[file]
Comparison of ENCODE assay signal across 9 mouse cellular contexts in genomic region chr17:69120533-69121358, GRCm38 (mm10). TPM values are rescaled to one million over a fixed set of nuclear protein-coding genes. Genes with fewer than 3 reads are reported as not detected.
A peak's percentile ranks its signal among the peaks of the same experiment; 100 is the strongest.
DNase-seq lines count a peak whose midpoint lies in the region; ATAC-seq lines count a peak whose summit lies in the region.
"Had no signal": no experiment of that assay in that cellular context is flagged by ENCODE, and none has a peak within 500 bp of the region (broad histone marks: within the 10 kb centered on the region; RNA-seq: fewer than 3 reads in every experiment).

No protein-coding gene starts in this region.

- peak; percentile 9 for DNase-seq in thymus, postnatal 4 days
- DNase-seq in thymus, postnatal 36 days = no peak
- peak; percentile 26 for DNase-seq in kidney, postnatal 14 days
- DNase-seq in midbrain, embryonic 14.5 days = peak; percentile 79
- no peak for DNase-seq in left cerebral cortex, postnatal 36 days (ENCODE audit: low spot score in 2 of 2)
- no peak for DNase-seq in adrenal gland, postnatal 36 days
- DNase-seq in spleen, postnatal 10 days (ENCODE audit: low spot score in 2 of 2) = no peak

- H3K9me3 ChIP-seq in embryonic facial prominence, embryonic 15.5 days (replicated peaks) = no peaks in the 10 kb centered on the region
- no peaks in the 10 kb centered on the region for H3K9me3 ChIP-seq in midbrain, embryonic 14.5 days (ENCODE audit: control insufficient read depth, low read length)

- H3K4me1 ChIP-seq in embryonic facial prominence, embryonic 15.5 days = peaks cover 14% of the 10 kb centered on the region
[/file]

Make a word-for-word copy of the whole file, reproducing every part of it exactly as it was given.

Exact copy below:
Comparison of ENCODE assay signal across 9 mouse cellular contexts in genomic region chr17:69120533-69121358, GRCm38 (mm10). TPM values are rescaled to one million over a fixed set of nuclear protein-coding genes. Genes with fewer than 3 reads are reported as not detected.
A peak's percentile ranks its signal among the peaks of the same experiment; 100 is the strongest.
DNase-seq lines count a peak whose midpoint lies in the region; ATAC-seq lines count a peak whose summit lies in the region.
"Had no signal": no experiment of that assay in that cellular context is flagged by ENCODE, and none has a peak within 500 bp of the region (broad histone marks: within the 10 kb centered on the region; RNA-seq: fewer than 3 reads in every experiment).

No protein-coding gene starts in this region.

- peak; percentile 9 for DNase-seq in thymus, postnatal 4 days
- DNase-seq in thymus, postnatal 36 days = no peak
- peak; percentile 26 for DNase-seq in kidney, postnatal 14 days
- DNase-seq in midbrain, embryonic 14.5 days = peak; percentile 79
- no peak for DNase-seq in left cerebral cortex, postnatal 36 days (ENCODE audit: low spot score in 2 of 2)
- no peak for DNase-seq in adrenal gland, postnatal 36 days
- DNase-seq in spleen, postnatal 10 days (ENCODE audit: low spot score in 2 of 2) = no peak

- H3K9me3 ChIP-seq in embryonic facial prominence, embryonic 15.5 days (replicated peaks) = no peaks in the 10 kb centered on the region
- no peaks in the 10 kb centered on the region for H3K9me3 ChIP-seq in midbrain, embryonic 14.5 days (ENCODE audit: control insufficient read depth, low read length)

- H3K4me1 ChIP-seq in embryonic facial prominence, embryonic 15.5 days = peaks cover 14% of the 10 kb centered on the region